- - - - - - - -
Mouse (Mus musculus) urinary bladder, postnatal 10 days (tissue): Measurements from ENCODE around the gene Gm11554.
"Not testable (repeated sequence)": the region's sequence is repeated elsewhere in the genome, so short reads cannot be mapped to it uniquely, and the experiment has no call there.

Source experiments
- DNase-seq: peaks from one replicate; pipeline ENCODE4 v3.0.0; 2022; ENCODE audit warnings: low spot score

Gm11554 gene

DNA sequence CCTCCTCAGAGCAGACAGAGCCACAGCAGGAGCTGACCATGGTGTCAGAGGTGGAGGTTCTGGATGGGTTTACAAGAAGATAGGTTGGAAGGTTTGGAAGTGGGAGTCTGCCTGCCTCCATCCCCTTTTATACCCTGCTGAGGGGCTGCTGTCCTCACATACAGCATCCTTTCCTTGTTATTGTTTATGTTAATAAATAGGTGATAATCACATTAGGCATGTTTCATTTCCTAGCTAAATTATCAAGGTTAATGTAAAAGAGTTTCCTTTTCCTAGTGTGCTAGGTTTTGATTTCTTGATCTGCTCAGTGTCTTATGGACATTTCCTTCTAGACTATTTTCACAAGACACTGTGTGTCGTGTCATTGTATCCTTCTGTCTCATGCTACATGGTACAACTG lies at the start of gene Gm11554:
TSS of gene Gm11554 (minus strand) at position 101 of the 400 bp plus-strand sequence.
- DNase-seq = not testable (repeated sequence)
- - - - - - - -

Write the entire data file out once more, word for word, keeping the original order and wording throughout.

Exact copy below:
Mouse (Mus musculus) urinary bladder, postnatal 10 days (tissue): Measurements from ENCODE around the gene Gm11554.
"Not testable (repeated sequence)": the region's sequence is repeated elsewhere in the genome, so short reads cannot be mapped to it uniquely, and the experiment has no call there.

Source experiments
- DNase-seq: peaks from one replicate; pipeline ENCODE4 v3.0.0; 2022; ENCODE audit warnings: low spot score

Gm11554 gene

DNA sequence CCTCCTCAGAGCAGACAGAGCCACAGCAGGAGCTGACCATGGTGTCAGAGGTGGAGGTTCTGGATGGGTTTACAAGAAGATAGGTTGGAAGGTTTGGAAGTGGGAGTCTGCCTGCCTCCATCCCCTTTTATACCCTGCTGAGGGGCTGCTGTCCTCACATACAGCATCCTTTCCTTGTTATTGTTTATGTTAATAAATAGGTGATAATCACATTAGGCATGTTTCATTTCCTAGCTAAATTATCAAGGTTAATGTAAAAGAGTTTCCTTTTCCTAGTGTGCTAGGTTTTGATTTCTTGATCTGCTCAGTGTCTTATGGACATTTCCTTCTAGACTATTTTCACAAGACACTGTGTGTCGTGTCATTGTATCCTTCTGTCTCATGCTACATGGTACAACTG lies at the start of gene Gm11554:
TSS of gene Gm11554 (minus strand) at position 101 of the 400 bp plus-strand sequence.
- DNase-seq = not testable (repeated sequence)